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I am getting the following error message

error: '0' cannot be used as a function

when trying to compile the following line:

NOOP(0 != width);

NOOP is defined as follows:

#define NOOP (void)0

The source code is part of a SDK - so it should be okay. And I have found out that (void)0 actually is a valid way to descibe "no operation" in C++. But why would you want to pass a boolean parameter to a function which does nothing? And how do you get rid of the error message?

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You can't get rid of the error message because it's an error. It's not an arbitrary thing you can turn off. It gives an error because it cannot proceed. –  TBohne Nov 6 '12 at 0:09
    
@MooingDuck: It's reasonably safe to assume that when people ask about getting rid of an error, an answer that would solve the underlying problem is what they're after, instead of hairsplitting over semantics. –  millimoose Nov 6 '12 at 0:10
1  
I'm oddly reminded of Acme::Don't –  millimoose Nov 6 '12 at 0:11
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@millimoose: That's why I posted an answer to the error, and left the semantics in a comment. –  TBohne Nov 6 '12 at 0:14
    
"In other words, doin nothing about doing nothing does...nothing." - uh. –  Griwes Nov 6 '12 at 0:25

2 Answers 2

The MACRO is not defined with any parameters on it, so after the preprocessor replaces code, that statement ends up looking like this:

(void)0(0 != width);

Which confuses the compiler into thinking you are trying to use the "()" operator on 0. (i.e. using 0 as a function)

I recommend that you drop the "(0 != width)" (it is misleading) and just write NOOP;

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"I recommend that you drop the "(0 != width)" (it is misleading) and just write NOOP;" NOOP is used several times like this. So I think, there must be a sense behind it. Another example: NOOP(NULL != bitmap). –  Aoshi Nov 6 '12 at 0:23
    
Is it possible that there are multiple definitions of this macro in your project? Maybe it is actually defined #define NOOP(x) (void)0? –  leemes Nov 6 '12 at 0:26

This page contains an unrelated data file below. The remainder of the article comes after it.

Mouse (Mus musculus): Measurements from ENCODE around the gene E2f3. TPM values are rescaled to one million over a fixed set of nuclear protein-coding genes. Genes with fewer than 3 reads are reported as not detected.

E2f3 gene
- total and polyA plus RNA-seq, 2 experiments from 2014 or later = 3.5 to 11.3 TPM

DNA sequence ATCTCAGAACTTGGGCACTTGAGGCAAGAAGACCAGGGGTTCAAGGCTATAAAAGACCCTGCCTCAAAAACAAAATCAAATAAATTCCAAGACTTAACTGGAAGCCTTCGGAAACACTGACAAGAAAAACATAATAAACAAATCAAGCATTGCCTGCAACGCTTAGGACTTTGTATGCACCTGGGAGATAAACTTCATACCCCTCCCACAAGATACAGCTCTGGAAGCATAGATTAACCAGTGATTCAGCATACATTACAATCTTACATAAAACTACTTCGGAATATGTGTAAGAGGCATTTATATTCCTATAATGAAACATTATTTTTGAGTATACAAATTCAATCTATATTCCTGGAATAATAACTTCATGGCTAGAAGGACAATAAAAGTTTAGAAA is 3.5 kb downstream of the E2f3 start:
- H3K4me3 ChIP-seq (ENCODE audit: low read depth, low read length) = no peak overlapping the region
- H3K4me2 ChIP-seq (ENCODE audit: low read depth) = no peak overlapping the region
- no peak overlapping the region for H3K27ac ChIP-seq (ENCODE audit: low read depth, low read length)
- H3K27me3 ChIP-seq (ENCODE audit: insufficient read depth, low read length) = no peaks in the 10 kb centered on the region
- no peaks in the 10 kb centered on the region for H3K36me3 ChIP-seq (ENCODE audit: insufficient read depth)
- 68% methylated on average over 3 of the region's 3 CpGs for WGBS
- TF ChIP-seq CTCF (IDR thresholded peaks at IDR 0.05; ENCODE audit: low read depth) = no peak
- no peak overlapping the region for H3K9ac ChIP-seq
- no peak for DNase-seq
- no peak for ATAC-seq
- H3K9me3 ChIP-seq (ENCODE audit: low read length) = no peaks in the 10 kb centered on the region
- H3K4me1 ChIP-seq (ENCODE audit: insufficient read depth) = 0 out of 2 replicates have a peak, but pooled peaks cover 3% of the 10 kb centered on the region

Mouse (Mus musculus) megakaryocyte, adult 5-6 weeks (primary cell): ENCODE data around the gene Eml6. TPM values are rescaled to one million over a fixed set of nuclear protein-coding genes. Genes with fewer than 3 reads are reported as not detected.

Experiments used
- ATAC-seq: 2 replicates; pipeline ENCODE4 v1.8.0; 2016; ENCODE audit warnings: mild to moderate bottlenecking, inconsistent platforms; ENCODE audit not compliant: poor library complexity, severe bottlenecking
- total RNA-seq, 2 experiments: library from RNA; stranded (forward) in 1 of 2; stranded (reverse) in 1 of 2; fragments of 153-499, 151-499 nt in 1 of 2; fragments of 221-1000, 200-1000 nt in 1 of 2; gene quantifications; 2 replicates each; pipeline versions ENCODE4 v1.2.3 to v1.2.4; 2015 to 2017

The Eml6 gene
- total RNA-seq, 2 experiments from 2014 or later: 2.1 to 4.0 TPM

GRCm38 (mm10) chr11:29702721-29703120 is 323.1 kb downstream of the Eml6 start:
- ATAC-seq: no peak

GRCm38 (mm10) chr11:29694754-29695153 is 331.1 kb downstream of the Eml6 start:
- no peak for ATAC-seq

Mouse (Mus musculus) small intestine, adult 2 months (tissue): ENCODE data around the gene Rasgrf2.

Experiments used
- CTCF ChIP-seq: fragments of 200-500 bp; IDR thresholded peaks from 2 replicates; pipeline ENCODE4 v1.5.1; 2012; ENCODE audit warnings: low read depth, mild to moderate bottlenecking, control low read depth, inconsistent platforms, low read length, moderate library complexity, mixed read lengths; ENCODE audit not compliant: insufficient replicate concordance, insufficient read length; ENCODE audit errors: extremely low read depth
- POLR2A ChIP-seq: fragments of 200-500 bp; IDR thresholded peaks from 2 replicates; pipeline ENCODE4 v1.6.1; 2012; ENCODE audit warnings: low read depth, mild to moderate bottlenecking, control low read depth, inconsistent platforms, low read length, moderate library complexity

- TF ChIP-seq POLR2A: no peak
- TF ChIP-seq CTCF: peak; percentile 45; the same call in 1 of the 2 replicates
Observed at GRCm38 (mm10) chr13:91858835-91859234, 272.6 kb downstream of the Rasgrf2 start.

@Aoshi very strange, it looks like a conditional noop, in which case it should use the expression somehow. Can you modify the SDK? Out of curiosity, what SDK is this? –  imreal Nov 6 '12 at 0:34
    
The SDK is called Logitech LCD SDK. And yes, I can modify the SDK. So I will try Mooing Ducks suggestion and add an (X) behind NOOP. @leemes This is the only definition of the macro. –  Aoshi Nov 6 '12 at 0:41

"(void)0(0!=width);" is not valid C++, so it's not OK. (void)0; by itself doesn't do anything in C++, so can be used as a noop. Instead of your current define, I would use:

#define NOOP(X) (void)0

This tells the C++ preprocessor that there is a preprocessor function called NOOP that takes one parameter of any type, and replaces that entire function call with (void)0. So if you have a line of code that says NOOP("HELLO WORLD"), then the preprocessor replaces that entire thing with (void)0, which the C++ compiler proceeds to ignore.

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Okay, this would allow me to "get rid" of the error message. But I still do not understand, what it actually does? Could you explain it (in a few words), please? –  Aoshi Nov 6 '12 at 0:27
    
@Aoshi: reworded my answer to clarify a little how the preprocessor works –  TBohne Nov 6 '12 at 0:37
    
Thank you for your answer. I will try out your suggestion and respond to your message tomorrow. –  Aoshi Nov 6 '12 at 0:46

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